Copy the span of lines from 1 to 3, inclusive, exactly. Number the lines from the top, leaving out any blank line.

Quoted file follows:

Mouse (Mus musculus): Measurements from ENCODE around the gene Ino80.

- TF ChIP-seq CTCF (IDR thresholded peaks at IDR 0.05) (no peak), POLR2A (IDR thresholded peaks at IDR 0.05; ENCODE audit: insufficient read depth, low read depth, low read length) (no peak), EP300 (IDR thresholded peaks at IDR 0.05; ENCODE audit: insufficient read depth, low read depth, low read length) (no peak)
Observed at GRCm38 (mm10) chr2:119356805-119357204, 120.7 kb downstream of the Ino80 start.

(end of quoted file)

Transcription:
Mouse (Mus musculus): Measurements from ENCODE around the gene Ino80.

- TF ChIP-seq CTCF (IDR thresholded peaks at IDR 0.05) (no peak), POLR2A (IDR thresholded peaks at IDR 0.05; ENCODE audit: insufficient read depth, low read depth, low read length) (no peak), EP300 (IDR thresholded peaks at IDR 0.05; ENCODE audit: insufficient read depth, low read depth, low read length) (no peak)
Observed at GRCm38 (mm10) chr2:119356805-119357204, 120.7 kb downstream of the Ino80 start.